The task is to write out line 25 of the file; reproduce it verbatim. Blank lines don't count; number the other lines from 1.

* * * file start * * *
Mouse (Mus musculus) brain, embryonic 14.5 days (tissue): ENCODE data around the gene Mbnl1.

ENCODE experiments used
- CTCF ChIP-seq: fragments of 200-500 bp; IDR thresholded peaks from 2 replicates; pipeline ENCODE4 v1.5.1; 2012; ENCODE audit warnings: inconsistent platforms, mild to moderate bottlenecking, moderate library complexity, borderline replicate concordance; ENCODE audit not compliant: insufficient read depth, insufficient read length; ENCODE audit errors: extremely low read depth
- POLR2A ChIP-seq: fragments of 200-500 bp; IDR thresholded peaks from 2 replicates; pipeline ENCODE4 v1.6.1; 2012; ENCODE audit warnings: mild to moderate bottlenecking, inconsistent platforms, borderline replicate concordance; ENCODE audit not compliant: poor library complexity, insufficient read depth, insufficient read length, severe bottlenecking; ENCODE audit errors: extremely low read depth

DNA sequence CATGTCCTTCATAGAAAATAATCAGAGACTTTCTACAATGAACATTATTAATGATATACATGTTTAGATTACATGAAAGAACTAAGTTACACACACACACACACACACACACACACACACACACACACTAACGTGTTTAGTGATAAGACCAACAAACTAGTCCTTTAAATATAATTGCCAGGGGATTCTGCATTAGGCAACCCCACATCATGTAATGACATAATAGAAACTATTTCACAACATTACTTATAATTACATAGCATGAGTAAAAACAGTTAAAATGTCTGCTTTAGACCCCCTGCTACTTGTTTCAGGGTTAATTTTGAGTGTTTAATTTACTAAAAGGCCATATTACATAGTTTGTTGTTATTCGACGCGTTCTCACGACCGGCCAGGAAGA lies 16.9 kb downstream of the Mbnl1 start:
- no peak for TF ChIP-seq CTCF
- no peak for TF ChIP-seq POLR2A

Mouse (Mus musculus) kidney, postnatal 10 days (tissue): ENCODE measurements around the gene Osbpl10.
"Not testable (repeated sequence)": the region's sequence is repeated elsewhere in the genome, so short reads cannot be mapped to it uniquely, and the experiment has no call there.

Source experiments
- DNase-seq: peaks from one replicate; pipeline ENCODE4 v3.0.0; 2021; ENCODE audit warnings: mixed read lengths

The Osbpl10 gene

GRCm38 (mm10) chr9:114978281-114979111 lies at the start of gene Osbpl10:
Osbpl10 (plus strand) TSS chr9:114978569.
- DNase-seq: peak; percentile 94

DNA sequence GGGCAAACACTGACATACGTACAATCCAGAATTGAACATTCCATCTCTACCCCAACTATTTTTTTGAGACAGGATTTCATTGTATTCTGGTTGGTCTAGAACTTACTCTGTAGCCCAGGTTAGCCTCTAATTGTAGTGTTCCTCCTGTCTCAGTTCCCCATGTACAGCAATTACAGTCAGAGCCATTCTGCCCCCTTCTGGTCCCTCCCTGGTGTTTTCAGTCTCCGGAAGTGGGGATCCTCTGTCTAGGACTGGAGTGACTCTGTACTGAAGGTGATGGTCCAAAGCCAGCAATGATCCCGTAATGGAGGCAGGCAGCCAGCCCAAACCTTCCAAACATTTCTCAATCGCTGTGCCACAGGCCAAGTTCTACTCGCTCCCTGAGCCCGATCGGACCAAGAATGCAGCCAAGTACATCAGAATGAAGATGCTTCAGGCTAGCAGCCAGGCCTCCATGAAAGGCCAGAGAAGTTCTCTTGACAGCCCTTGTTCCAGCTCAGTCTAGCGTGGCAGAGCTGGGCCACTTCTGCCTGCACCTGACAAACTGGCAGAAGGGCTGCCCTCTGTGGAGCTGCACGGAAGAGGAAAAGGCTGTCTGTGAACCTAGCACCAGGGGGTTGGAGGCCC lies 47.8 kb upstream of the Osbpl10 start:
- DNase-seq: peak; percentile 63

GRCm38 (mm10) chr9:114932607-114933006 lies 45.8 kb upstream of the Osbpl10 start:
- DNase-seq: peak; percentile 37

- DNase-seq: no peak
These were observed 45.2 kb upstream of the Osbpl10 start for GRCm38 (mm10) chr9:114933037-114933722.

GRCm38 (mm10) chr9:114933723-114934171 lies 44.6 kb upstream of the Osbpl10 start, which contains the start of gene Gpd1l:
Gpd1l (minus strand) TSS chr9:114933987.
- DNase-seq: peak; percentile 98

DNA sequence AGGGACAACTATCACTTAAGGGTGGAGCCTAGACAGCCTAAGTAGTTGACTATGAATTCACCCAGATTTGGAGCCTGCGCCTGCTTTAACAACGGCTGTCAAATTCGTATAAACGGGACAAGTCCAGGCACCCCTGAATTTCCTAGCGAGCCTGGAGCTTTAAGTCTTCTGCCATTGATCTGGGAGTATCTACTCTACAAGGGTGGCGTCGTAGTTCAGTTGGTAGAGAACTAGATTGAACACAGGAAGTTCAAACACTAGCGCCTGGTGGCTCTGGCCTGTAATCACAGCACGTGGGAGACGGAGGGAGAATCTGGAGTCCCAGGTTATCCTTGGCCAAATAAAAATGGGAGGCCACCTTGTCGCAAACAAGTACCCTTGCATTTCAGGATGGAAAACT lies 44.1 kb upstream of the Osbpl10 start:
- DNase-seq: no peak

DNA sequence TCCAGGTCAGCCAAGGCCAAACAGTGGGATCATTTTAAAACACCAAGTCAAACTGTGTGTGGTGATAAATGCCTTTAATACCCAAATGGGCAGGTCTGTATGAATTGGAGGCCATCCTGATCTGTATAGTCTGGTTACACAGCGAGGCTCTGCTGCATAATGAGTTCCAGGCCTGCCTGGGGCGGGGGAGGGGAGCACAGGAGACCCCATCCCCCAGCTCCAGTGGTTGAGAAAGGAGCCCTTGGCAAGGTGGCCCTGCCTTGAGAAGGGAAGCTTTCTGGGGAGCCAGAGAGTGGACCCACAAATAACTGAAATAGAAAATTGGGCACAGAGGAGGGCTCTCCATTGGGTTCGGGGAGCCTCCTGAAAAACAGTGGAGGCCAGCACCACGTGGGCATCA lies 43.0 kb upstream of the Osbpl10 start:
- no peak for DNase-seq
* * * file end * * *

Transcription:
DNA sequence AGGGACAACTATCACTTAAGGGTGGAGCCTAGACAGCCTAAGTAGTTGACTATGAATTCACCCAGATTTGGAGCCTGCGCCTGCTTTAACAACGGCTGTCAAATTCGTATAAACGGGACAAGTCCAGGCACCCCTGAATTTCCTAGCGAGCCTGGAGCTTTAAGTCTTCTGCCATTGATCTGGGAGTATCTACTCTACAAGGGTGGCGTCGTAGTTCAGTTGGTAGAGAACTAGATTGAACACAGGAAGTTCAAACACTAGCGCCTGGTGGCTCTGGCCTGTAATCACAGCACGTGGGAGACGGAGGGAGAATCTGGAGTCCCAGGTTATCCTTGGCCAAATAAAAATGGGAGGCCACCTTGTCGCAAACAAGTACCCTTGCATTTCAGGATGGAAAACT lies 44.1 kb upstream of the Osbpl10 start: